I thoroughly enjoyed it. In fact he's busy copy editing the transcript as we speak, I hope. Murphy Anderson was telling me he thought you were probably a little bit of a student of some of the old masters like Hogarth and Foster and Caniff. Would that be an accurate statement?

Wrightson: Yeah, but again just coming out of being a fan of those guys. I never even met Foster and I only met Burne Hogarth once, but I got his book. As far as Hal Foster I used to just pore over the Prince Valiant strips in the Sunday paper when I was a kid.

Stroud: It's an excellent guide, for certain. He was incredibly talented and the overall design was unequaled at the time. It spawned a whole generation of aspiring artists.

Wrightson: Oh, yeah. Frazetta got a lot from Foster.

Stroud: Did you have a goal to get into comic book work or was it one of those circuitous routes that just kind of happened?

Wrightson: All I ever really wanted to do was draw, and when I got old enough; 11, 12, 13, I began to think about drawing for a living, but I really didn't know what. Comic books? Comic books kind of presented the opportunity to just do an awful lot of drawing.

Stroud: A good place to get your feet wet and some people enjoy the pool and just stay.

Wrightson: Absolutely. It was great. I started to learn about storytelling and page composition and all this other stuff that you need to know and I just kind of picked that up as I went along. Comic books are a great school if you can actually work in comics when you're young and kind of use them for a training ground.

Stroud: Exactly. More than one creator has made that same comment to me. It's a great training ground despite the headaches of deadlines and other inherent difficulties, but they couldn't think of another place they could learn so much so quickly.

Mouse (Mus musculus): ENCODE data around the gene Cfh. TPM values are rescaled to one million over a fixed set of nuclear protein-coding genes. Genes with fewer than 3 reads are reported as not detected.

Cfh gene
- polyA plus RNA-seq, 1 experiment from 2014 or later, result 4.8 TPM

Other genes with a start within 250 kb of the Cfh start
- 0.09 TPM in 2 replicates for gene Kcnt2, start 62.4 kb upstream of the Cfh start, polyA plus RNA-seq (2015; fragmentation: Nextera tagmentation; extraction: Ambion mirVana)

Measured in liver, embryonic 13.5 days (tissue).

Wrightson: It's absolutely true. With the absence of any formal drawing course at the time, this was great. I got to meet and hang out with the other comic artists and get a lot of tips from them and watch them work.

Stroud: Who do you cite as some of your biggest helps at that point in time?

Wrightson: All of my contemporaries at the time, like Jeff Jones and Mike Kaluta, and up at DC Joe Orlando was my editor for a long time up there. He was the editor on Swamp Thing and House of Mystery and House of Secrets. Joe was especially helpful. He kept a pad of tracing paper in his desk and he would take that out and lay it over a page that I had done and kind of quickly redraw panels that I had done and point out things to me about composition and storytelling. It was very valuable.

Stroud: You can't put a price on that. I'm reminded of what Tony DeZĂșñiga said. He adored Joe and said that he took the time to mentor and coach and help along with things.

Wrightson: Yeah, yeah. He was like that with everybody. Joe was just a total sweetheart of a man. I miss him very much.

Stroud: I can well imagine. I've heard nothing but wonderful stories about him. I take it perhaps he was the first one to hire you at DC?

Wrightson: No, I was actually hired by Carmine Infantino, who at the time wasn't drawing; he was the president at DC at the time. He was the head guy, and he hired me and kind of handed me over to Joe. He introduced me to Joe and said, "You're going to be working with him now."